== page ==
NEW YORK (TheStreet) -- Germany's largest bank, Deutsche Bank (DB), is to have a major new shareholder -- the royal family of Qatar. In order to raise capital up to $11 billion, the bank is going to be issuing an additional 360 million shares.
Shares worth $2.4 billion will go to a company owned by Sheikh Hamad Bin Jassim Bin Jabr Al Thani while the rest will be in the form of a rights issue to existing shareholders.
Why did the bank need such a major capital infusion now? It needs a cushion.
European regulators have criticized the region's banks for having very thin capital buffers to withstand the financial shocks that plagued the world economy for the past few years.
Be it the 2008 subprime crisis that started in the U.S. or the eurozone fallout more recently, banks are required to have enough capital on their books to absorb losses. In industry jargon, it is referred to as a Tier 1 capital ratio. Before the announcement, Deutsche Bank's ratio stood at 9.5%. It is now expected to improve to 11.8%, a major step up from the paltry 6 % in the middle of 2012.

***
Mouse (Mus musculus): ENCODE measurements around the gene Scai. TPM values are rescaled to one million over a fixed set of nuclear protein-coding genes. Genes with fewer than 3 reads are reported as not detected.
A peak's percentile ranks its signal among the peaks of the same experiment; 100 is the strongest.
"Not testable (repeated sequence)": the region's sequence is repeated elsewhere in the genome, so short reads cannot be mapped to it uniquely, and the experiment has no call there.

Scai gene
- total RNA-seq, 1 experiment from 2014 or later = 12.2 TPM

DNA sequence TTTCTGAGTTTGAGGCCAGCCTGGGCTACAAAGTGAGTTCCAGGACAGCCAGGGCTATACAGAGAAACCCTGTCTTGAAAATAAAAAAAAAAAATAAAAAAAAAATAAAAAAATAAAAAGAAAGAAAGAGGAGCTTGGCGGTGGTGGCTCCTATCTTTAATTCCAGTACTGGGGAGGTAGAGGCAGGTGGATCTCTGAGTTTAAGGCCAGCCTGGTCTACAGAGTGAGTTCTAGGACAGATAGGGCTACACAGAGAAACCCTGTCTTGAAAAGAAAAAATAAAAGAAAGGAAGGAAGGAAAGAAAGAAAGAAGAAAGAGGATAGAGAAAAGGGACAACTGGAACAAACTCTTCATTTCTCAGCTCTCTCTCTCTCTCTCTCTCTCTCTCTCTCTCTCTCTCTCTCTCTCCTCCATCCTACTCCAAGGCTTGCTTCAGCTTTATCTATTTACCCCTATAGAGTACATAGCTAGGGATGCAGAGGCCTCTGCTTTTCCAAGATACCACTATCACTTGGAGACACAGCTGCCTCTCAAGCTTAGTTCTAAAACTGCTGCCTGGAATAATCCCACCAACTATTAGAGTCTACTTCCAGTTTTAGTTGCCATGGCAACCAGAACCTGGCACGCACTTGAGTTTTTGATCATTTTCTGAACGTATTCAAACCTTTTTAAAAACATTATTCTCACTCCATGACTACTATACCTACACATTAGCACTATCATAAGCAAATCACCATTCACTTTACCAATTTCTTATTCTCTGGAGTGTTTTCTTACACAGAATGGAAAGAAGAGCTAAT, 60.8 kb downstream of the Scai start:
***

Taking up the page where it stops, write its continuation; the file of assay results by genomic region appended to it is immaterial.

However, there is a downside to the equity infusion. With new equity returns to existing shareholders get diluted, and in some cases the stock market can punish a company for such an action.
While the market did push up Deutsche Bank shares slightly after the announcement shares are currently down to $41.52, down 14% for the year to date in an environment the bank's joint CEOs, Anshu Jain and Jurgen Fitschen, have described as "challenging."